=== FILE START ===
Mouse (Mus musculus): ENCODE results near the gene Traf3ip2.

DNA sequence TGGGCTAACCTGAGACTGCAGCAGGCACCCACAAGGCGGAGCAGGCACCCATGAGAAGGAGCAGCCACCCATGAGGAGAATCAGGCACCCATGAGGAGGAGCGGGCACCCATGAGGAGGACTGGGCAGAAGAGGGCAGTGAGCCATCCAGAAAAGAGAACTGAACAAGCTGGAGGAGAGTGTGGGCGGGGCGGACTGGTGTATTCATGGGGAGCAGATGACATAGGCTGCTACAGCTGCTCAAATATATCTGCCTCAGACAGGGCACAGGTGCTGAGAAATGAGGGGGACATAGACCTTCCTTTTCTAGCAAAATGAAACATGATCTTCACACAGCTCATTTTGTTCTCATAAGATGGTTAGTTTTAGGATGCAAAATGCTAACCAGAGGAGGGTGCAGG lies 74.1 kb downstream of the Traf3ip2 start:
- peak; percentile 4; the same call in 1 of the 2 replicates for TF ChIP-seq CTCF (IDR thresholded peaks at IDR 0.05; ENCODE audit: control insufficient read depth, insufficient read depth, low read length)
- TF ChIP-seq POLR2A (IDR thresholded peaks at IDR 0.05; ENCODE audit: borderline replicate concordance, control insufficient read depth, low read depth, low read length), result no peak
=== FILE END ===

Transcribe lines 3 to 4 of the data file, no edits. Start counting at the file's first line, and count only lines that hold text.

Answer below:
- peak; percentile 4; the same call in 1 of the 2 replicates for TF ChIP-seq CTCF (IDR thresholded peaks at IDR 0.05; ENCODE audit: control insufficient read depth, insufficient read depth, low read length)
- TF ChIP-seq POLR2A (IDR thresholded peaks at IDR 0.05; ENCODE audit: borderline replicate concordance, control insufficient read depth, low read depth, low read length), result no peak